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Anti-Pop ConsortiumAnti-Pop Consortium
Anti-Pop Consortium - July 30, 2011

When DJ Shadow asked on his debut record why hip-hop wasted away so much in 1996, he could not have foreseen the creation of such an important alternative rap group. A few months later, four New Yorkers declared war against plastic background music and embellished choruses and they took the top charts by storm. The experimental, electronic background music and the verses reminding of the stream of consciousness constituted their weapon in the battle for the good name of street music. And they were supported by the biggest independent record companies: 75Ark, Warp and Big Dada.

July 30, Saturday, 23.30
T-Mobile Music in Arsenal

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New York in the mid-nineties thought it had seen the future. The underground/independent hip hop scene which flourished at the time was an all out attack on the over-commercialization of the music, a challenge to both the dominant modes of production and exploitation as well as to the lack of creativity to be found in the mainstream. As Beans, put it, looking back, it "seemed that the music had a lot of promise and the future of where the music could go was still undetermined." No group has come to embody that fiercely independent spirit more than Anti-Pop Consortium.

"We met at an event called Rap Meets Poetry that was held at The Time Cafe every first Monday of the month," remembers Priest. Typical of the time, it was an event that explored the links between poetry, spoken word and rap and, as performers and audience members, M. Sayyid, Earl Blaize, Priest and Beans were all there. Something clicked - a similar outlook, a determination to drive the music forward, a raw, radical futurism.

As the group coalesced they didn't even have a name. The four of them put out a series of mixtapes (proper cassettes!) on their own Anti-Pop Records and called them "Consortium" volumes 1, 2 and 3. The people who were picking up the tapes began to refer to the coalition behind them as the Anti-Pop Consortium and the group as we now know it was born.

The Consortium's emblem - a stylised corporate stick figure with a burning head - was also already in place, created by the graphical smarts of High Priest himself. With it, the team began their assault with an infamous xerox and sticker campaign that landed Priest in jail for vandalism under Giuliani's "increased standard of living regime." Fortunately the police thought that he was working for a promotions company and let him off with the promise that he would cease defacing public property. Which wasn't quite how it worked out... Coupled with the verbal pyrotechnics of their live show, the Consortium gained the favor of both staunch B-boy purists and experimental electronics heads The backpackers were in awe of the group's varied and contrasting, quickfire rhyme styles, whereas the techies loved their four man MPC jams.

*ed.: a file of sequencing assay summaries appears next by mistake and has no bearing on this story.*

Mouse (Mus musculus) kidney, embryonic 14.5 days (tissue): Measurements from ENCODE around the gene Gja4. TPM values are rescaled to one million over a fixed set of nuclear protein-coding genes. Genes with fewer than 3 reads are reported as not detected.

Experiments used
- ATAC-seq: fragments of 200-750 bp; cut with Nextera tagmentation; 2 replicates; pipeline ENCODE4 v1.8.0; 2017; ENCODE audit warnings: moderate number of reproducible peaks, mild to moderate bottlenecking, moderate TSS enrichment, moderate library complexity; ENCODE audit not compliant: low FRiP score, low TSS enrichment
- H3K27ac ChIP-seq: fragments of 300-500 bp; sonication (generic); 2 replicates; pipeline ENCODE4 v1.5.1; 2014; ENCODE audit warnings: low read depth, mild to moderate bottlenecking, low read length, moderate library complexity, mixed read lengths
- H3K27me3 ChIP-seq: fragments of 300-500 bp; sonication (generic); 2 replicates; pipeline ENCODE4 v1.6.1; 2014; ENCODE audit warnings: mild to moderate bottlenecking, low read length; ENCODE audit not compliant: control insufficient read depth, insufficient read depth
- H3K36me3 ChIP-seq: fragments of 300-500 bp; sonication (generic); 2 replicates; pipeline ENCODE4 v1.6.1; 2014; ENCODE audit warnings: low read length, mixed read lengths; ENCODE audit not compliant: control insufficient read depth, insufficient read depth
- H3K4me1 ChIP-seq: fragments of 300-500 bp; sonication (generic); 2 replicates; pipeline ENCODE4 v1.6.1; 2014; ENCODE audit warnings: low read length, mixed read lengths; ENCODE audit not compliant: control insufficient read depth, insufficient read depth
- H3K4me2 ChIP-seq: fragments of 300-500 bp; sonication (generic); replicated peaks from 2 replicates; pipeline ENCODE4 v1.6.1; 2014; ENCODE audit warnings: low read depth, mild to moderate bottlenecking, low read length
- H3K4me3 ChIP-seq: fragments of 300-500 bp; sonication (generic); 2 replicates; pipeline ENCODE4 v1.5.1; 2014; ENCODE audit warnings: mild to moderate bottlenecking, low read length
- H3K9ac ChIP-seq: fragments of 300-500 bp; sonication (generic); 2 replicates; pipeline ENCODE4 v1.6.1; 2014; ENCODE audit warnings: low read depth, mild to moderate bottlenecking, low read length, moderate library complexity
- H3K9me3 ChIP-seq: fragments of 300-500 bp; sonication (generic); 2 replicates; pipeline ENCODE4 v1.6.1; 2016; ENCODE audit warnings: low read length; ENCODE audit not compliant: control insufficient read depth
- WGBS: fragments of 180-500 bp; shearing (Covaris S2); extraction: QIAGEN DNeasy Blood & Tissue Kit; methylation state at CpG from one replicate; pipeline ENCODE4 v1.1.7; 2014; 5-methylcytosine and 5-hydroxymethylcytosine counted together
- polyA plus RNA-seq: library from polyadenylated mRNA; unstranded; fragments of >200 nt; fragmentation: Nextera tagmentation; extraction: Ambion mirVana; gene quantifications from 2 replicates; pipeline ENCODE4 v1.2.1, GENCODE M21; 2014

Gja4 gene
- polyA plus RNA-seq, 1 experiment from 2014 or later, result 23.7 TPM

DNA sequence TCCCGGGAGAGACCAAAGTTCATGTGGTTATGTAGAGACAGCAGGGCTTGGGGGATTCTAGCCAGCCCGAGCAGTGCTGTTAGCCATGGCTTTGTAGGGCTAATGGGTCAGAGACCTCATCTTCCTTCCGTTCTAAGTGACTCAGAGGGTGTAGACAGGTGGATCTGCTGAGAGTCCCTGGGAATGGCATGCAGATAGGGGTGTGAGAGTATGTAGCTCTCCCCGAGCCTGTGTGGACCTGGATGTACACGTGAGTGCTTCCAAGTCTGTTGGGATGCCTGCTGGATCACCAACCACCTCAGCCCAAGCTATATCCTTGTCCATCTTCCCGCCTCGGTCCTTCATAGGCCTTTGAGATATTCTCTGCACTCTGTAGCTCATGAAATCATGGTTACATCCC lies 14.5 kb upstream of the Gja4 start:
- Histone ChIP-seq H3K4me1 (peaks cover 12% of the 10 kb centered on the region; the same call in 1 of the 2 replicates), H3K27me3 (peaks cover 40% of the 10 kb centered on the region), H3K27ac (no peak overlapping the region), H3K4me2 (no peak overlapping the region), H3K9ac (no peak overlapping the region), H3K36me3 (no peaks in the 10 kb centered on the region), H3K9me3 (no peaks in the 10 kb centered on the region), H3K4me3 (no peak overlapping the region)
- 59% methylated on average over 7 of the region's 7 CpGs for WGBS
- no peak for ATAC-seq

Dan The Automator (now probably best known for his work with the Gorillaz) heard the buzz all the way from San Francisco and signed the group to be the first act on his new imprint, 75 Ark. The result was "Tragic Epilogue," an album made up of tracks taken from the last mixtape plus some new material. It was swiftly followed by "Shopping Carts Crashing," released on a Japanese label and exported to fans across the world. But then, in an iconic move, APC signed to UK electronic label, Warp . "It's funny," says Beans. "We actually shopped the first record to them before 75 Ark but we eventually ended up on Warp."

The classic "Arrhythmia" followed in 2002 and took APC's sound to a worldwide audience. "At that point in time," offers E. Blaize, "it was our best record." To promote it they went out on Radiohead's world tour and returned to the States to go straight out on a giant DJ Shadow tour. The album was receiving great notices and cemented their status as landmark innovators. But differences over their next creative step, plus the pressures of constant touring all took their toll. "We broke up," Sayyid explains, "six months after that record was released."
But a little something was missing. A couple of years ago a mutual friend brought the guys back together on Beans' birthday. They recorded "Fluorescent Black" - their strongest work yet and an album which, you could argue, they've been working on for seven years. Over that time, the groundwork they laid with their releases earlier this decade have gone on to influence a new generation of hip-hop, from the underground to the mainstream and beyond. With "Fluorescent Black", the group has matured and finds their talents at their peak, undoubtedly raising the bar higher in all respects. "We're grown men," says Sayyid, "so our acceptance of our differences has allowed us to bring more magic to the table. We're stronger now and the music is better for it."

ticket: 40 PLN
for festival pass holders: 20 PLN

The ticket includes entries to all concerts in the Festival Club on July 30.

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